Minnesota 2020 recently released Made in Minnesota 2011: Fertile Ground for Minority Opportunity, which highlight findings on how immigrants, refugees and new arrivals to Minnesota are revitalizing neighborhoods
and entire communities through their involvement in MN’s agriculture economy and retail and other
Some key findings:
- Minnesota’s ethnic and immigrant communities contribute more than $12 billion to the state’s overall business activity.
- Retail and service sales from minority-owned enterprises are estimated at $5.8 billion. These enterprises employed about 40,000 people.
- Revenue at minority-owned firms increased by 83 percent between the 2002 and 2007 Census of business owners, compared to 30 percent for all Minnesota firms.
- Minnesota farmers’ markets contribute up to $64 million in annual net economic benefits.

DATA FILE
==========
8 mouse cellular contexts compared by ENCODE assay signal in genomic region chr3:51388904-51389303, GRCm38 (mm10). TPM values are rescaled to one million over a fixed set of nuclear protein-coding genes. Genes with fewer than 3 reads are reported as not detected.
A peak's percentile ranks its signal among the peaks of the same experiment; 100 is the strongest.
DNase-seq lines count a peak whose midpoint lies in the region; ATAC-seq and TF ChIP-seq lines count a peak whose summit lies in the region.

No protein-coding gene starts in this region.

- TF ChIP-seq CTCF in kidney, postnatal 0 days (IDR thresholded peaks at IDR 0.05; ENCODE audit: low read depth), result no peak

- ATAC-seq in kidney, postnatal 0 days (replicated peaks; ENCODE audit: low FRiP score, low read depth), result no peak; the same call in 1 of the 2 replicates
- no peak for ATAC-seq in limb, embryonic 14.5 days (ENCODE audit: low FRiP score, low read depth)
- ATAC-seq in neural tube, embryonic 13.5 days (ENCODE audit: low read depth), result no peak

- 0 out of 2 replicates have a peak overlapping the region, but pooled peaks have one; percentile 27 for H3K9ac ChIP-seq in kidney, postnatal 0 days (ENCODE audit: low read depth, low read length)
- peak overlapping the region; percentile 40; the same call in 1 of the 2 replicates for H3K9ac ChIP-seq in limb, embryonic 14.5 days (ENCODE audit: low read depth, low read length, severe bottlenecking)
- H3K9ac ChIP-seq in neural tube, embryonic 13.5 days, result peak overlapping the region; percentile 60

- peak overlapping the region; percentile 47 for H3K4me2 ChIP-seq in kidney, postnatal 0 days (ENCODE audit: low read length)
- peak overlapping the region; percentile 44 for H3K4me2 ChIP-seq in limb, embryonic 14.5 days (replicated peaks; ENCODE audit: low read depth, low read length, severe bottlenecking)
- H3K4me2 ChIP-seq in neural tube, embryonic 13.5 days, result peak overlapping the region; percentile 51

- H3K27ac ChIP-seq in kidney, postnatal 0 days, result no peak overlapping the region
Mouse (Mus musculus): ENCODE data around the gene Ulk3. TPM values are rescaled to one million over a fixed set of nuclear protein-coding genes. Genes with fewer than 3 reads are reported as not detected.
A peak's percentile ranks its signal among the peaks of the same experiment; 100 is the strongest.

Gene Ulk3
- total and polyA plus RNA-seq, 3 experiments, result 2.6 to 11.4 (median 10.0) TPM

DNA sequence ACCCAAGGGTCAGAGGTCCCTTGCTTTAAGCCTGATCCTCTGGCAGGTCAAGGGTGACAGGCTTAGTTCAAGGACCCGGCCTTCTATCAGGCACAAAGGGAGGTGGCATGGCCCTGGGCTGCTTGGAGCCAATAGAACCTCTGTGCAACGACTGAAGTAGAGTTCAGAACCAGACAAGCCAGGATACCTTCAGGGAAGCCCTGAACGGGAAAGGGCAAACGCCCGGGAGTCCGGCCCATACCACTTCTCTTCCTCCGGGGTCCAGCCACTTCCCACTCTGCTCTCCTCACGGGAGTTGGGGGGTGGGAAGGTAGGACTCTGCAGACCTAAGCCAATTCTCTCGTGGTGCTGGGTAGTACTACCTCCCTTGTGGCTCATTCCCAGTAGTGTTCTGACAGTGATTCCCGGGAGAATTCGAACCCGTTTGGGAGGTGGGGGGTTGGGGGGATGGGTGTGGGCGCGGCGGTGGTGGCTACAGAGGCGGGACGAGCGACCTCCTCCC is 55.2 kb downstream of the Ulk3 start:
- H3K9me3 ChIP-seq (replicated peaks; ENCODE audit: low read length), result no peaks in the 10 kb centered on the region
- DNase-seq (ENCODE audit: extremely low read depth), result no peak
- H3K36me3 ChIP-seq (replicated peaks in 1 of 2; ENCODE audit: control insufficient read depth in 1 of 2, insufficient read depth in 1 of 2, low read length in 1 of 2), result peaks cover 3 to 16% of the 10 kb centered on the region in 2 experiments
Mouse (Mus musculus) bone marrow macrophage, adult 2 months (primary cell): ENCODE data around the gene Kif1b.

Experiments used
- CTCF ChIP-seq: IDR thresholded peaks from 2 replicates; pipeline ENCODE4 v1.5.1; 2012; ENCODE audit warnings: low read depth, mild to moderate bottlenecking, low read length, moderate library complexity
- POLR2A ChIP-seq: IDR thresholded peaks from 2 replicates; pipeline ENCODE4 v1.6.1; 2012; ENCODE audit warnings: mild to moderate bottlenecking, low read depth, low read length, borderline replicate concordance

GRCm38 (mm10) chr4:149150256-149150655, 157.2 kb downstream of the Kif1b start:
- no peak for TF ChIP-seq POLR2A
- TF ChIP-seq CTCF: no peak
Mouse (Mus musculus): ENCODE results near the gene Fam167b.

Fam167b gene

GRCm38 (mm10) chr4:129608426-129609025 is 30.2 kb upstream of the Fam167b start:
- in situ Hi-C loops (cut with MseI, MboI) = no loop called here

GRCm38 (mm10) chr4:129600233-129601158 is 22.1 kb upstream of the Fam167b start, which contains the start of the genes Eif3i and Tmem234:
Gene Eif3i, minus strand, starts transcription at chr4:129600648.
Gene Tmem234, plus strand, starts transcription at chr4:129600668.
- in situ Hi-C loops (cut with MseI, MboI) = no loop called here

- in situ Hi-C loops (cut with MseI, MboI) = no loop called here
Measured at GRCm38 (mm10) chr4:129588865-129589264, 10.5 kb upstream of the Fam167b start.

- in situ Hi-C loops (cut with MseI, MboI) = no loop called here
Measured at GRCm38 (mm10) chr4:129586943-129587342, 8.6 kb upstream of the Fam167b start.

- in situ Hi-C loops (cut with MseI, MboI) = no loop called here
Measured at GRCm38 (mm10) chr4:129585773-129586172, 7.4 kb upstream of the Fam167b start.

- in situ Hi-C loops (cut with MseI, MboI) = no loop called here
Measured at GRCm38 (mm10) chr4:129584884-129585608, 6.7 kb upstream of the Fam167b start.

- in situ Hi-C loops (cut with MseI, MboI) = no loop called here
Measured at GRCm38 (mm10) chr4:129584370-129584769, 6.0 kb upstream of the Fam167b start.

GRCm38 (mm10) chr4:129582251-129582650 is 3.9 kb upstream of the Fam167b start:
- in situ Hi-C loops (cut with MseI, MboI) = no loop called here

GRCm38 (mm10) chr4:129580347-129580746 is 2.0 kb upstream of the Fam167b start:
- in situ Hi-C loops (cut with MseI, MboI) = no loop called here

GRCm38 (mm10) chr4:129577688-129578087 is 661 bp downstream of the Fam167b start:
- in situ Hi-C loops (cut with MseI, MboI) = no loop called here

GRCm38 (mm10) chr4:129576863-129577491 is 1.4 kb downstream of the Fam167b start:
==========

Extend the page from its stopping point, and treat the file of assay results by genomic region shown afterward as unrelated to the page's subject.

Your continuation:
- Minnesota is home to more than 11,300 Asian-owned businesses, generate $2.4 billion in revenue, and employ nearly 17,500 workers.
- “Other Asian owned firms” (mostly Hmong) totaled 3,271 with $507 million in 2007 revenue.
Highlights on challenges and problems:
- Mainstream and organic sectors of agriculture are capital-intensive and asset heavy, presenting a major barrier for entrance to agriculture.
- New residents and prospective entrepreneurs have difficulty learning about and accessing federal and state programs that could help with everything from startup and business loans to complying with regulations.
- Language problems and a general distrust of government are some of the main barriers.
The Minnesota Legislature should invest in expanding the Minnesota Department of Employment and Economic Development (DEED) and its Small Business Development Centers. Greater cultural awareness and expertise would help with outreach and training for aspiring ethnic entrepreneurs.
Minnesota’s Office of Tourism should develop a brochure guiding travelers who want to explore the state’s international cultural venues and markets, similar to the Minnesota Department of Agriculture’s Minnesota Grown directory.